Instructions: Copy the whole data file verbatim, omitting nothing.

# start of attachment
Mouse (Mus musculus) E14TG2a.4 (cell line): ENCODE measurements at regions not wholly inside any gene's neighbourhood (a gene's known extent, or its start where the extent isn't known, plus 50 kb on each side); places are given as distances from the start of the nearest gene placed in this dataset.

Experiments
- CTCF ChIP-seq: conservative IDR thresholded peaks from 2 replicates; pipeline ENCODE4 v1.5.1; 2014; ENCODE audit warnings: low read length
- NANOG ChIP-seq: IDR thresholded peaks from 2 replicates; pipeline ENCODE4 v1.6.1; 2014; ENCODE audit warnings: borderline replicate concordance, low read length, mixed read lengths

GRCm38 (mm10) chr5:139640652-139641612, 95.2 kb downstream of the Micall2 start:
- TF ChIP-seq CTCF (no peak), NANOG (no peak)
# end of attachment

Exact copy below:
Mouse (Mus musculus) E14TG2a.4 (cell line): ENCODE measurements at regions not wholly inside any gene's neighbourhood (a gene's known extent, or its start where the extent isn't known, plus 50 kb on each side); places are given as distances from the start of the nearest gene placed in this dataset.

Experiments
- CTCF ChIP-seq: conservative IDR thresholded peaks from 2 replicates; pipeline ENCODE4 v1.5.1; 2014; ENCODE audit warnings: low read length
- NANOG ChIP-seq: IDR thresholded peaks from 2 replicates; pipeline ENCODE4 v1.6.1; 2014; ENCODE audit warnings: borderline replicate concordance, low read length, mixed read lengths

GRCm38 (mm10) chr5:139640652-139641612, 95.2 kb downstream of the Micall2 start:
- TF ChIP-seq CTCF (no peak), NANOG (no peak)